Educating South Carolina over the past year, and it has both entertained and puzzled me: Many of ESC's readers are reading from outside South Carolina.
I don't mean that a bunch of South Carolinians are taking vacations across the border and checking-in via their Blackberries. I mean there have been a good many readers from across the nation, regularly visiting the blog and hanging around a while.
I know this because Blogspot lets me track my readership from day to day, and lets me know where they're reading from. It's a nice thing to know -- and now's probably a good time to say a big howdy to the 29 folks who read regularly from here in South Carolina: Howdy! And thanks for reading.
But let me extend a hearty welcome and ask some questions -- in all good humor and out of sincere curiosity -- of those reading from Far Off: What is it that attracts you to our pain, our heartache, our yearning to be free of foolish shackles, our constant struggles to overcome the kakistocracy of our government, our daily performance of the rites and rituals of living as broad-minded and big-hearted educators in one of the reddest of red states?
Why do you visit?
Of course, South Carolinians make up the lion's share of readers, thankfully. But since January 1 of this year, 453 North Carolinians have stopped by, 250 Georgians, 150-plus Texans, 129 Tennesseans, 128 New Yorkers, 117 Floridians, 104 Ohioans, and 103 Californians. And those are the states from which more than 100 readers have come to the blog these past two and half months. In fact, ESC has been visited by readers from every single state in America since January 1 except one: South Dakota. I reckon South Carolina and South Dakota have enough in common.
Is it schadenfreude? Delectatio morosa? Epicaricacy? I hope that's not it.
Or is it, perhaps, given the current state of affairs across the nation -- thanks to education deform (not reform), "Waiting for Superman," Michelle Rhee and Scott Walker -- are you looking for news from a state that has always had it worse? To offer you guidance on your own downward spiral?
If that's it, come and sit a spell. O, the tales we can tell.
See, educators in South Carolina have never had collective bargaining rights, never had any rights at all. We have had the right to take a tiny little salary and call it a living.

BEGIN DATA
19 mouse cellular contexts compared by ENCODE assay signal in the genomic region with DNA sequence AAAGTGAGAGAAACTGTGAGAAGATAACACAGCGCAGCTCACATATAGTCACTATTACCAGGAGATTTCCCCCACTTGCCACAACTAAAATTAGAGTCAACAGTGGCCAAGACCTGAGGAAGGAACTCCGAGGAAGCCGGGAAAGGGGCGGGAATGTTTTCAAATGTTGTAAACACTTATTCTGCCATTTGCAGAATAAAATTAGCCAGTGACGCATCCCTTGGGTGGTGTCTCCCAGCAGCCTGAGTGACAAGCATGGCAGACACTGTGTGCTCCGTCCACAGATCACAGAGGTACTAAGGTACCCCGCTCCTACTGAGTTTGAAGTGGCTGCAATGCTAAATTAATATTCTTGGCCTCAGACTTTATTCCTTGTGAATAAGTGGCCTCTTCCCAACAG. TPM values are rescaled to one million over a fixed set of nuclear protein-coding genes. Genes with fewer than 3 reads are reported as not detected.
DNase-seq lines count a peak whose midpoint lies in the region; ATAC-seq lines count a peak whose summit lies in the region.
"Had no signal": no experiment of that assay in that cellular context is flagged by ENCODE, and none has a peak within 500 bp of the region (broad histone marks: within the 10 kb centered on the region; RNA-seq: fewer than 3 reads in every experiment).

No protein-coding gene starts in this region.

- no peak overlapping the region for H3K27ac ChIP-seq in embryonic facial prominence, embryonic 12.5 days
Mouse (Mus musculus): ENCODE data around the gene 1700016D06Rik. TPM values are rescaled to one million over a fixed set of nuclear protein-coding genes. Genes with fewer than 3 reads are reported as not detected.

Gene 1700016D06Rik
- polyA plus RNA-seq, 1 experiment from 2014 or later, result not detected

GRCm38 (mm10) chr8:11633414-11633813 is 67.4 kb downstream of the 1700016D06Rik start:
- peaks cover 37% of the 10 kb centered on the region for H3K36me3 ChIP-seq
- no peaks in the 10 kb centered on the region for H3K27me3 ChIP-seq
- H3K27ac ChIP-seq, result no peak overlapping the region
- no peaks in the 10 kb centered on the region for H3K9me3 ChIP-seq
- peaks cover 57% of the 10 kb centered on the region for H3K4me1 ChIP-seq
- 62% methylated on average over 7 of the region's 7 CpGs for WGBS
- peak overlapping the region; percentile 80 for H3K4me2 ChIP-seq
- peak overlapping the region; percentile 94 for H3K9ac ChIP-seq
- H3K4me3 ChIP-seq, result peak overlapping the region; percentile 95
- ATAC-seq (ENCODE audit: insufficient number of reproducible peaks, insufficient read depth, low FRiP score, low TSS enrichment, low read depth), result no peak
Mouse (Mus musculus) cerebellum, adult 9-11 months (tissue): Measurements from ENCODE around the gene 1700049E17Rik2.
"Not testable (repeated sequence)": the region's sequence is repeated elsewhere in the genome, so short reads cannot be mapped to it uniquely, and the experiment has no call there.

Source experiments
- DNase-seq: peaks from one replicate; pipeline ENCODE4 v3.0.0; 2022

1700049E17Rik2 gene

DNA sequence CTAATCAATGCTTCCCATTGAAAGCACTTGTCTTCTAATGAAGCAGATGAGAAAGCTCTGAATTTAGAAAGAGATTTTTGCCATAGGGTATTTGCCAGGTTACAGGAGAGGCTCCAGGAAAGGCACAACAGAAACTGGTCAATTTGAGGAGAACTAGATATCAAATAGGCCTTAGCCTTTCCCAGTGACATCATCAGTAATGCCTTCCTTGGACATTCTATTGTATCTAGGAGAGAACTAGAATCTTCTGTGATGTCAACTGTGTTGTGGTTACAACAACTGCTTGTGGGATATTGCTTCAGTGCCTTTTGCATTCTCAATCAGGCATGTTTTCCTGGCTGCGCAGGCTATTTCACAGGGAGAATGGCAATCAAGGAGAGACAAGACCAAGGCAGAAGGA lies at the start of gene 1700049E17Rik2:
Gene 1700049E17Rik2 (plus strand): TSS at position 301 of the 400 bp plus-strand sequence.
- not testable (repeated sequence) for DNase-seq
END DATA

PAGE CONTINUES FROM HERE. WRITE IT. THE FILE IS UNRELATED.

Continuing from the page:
We've had the right to be demoted when a principal or superintendent wanted to give his niece or nephew, fresh from college, a plum role usually earned by a veteran teacher, or in a newly-renovated classroom usually assigned by seniority.
We've had the right to keep working through the flu, and through viruses, because sick leave is hard to come by. We've had the right to pay for our own substitute teachers when we want time off, and have the time to take off, and have a principal who'll let us take it off.
We've had the right to be grateful for our jobs. That's a big right we have. A lot of our colleagues, especially during the past decade, have lost that right through budget cuts that went to pay for corporate tax breaks, because keeping our corporate owners happy is far more important that educating the children of poor and working people.
But I digress. You'll get there soon enough, I know, because South Carolina has always been a sort of anchor, holding our professions and our society in place, somewhere around 1951.
Though many states have journeyed farther ahead -- winning all sorts of rights and benefits, organizing and empowering themselves, rising up to govern and influence their own lives and livelihoods -- we've stayed right here, half wishing that we could be doing the same and half knowing, in the darkest corner of our hearts, that you'd all grow tired soon enough of pulling and pushing for progress, and that when you take your collective eyes off the ball, you'll come snapping backward like a ball on a long rubber string.
We're America's ball and chain. But we come to accept it, adapt to it, even appreciate its familiarity, like that song Annie Lennox sings: "I love you like a ball and chain."
O no, fair readers from Far Off. South Carolina's educators have never been so organized that we could demand better health care benefits, the way that many of you have done in your states. We've operated on the take-what-we-get principle, because to do otherwise might land us on our ear, without pitiful health care benefits AND without a job.